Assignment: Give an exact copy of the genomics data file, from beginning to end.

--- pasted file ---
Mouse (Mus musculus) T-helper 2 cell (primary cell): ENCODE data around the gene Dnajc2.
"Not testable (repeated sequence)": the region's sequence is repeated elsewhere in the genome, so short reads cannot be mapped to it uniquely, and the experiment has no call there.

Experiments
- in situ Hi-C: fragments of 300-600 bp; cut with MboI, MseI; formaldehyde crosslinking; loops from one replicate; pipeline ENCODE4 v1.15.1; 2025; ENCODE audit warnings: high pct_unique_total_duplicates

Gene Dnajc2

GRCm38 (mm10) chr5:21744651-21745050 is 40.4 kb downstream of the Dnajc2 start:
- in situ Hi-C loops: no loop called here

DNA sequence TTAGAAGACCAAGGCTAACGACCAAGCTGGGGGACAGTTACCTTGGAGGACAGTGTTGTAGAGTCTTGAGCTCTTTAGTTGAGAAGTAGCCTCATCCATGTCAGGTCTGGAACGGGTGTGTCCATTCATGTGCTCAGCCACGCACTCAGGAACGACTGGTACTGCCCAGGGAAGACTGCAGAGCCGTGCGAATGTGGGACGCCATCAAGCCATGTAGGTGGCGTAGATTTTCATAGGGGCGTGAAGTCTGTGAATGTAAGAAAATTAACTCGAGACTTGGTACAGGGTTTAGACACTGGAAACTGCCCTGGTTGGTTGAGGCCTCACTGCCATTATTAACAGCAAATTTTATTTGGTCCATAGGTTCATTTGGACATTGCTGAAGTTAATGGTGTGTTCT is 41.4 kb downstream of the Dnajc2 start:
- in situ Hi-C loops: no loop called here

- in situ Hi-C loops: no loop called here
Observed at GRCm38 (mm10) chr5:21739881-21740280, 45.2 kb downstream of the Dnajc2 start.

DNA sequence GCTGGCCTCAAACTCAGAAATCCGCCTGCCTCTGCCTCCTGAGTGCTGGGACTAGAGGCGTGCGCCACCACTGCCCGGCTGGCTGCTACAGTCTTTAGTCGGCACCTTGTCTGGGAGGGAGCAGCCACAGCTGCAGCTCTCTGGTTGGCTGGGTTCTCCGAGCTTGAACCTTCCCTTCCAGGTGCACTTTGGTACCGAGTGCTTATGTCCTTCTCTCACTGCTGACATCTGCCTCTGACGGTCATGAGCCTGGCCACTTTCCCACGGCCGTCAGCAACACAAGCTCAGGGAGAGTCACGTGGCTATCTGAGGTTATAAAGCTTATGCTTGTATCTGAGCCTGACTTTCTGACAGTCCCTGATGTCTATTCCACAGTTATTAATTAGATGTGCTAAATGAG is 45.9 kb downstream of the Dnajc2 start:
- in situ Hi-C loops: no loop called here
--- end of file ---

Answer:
Mouse (Mus musculus) T-helper 2 cell (primary cell): ENCODE data around the gene Dnajc2.
"Not testable (repeated sequence)": the region's sequence is repeated elsewhere in the genome, so short reads cannot be mapped to it uniquely, and the experiment has no call there.

Experiments
- in situ Hi-C: fragments of 300-600 bp; cut with MboI, MseI; formaldehyde crosslinking; loops from one replicate; pipeline ENCODE4 v1.15.1; 2025; ENCODE audit warnings: high pct_unique_total_duplicates

Gene Dnajc2

GRCm38 (mm10) chr5:21744651-21745050 is 40.4 kb downstream of the Dnajc2 start:
- in situ Hi-C loops: no loop called here

DNA sequence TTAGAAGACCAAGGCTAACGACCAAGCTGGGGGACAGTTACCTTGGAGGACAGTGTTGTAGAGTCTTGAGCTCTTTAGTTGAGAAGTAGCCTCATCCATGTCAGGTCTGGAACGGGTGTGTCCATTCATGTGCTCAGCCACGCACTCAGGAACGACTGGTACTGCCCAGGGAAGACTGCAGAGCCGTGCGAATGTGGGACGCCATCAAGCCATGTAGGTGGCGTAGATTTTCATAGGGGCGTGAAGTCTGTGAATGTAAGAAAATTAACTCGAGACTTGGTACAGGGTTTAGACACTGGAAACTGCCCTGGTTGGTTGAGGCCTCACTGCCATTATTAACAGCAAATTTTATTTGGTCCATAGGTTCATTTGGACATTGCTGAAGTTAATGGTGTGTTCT is 41.4 kb downstream of the Dnajc2 start:
- in situ Hi-C loops: no loop called here

- in situ Hi-C loops: no loop called here
Observed at GRCm38 (mm10) chr5:21739881-21740280, 45.2 kb downstream of the Dnajc2 start.

DNA sequence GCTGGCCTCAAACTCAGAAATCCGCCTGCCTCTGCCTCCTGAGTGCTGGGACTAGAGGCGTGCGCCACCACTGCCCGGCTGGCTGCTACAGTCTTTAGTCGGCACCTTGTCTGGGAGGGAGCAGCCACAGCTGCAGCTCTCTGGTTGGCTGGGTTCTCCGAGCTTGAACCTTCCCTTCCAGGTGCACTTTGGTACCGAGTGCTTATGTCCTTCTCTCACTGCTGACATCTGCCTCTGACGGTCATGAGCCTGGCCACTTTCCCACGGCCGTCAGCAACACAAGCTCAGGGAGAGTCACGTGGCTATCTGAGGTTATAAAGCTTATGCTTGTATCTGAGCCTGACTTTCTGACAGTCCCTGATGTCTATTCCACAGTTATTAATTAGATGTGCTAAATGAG is 45.9 kb downstream of the Dnajc2 start:
- in situ Hi-C loops: no loop called here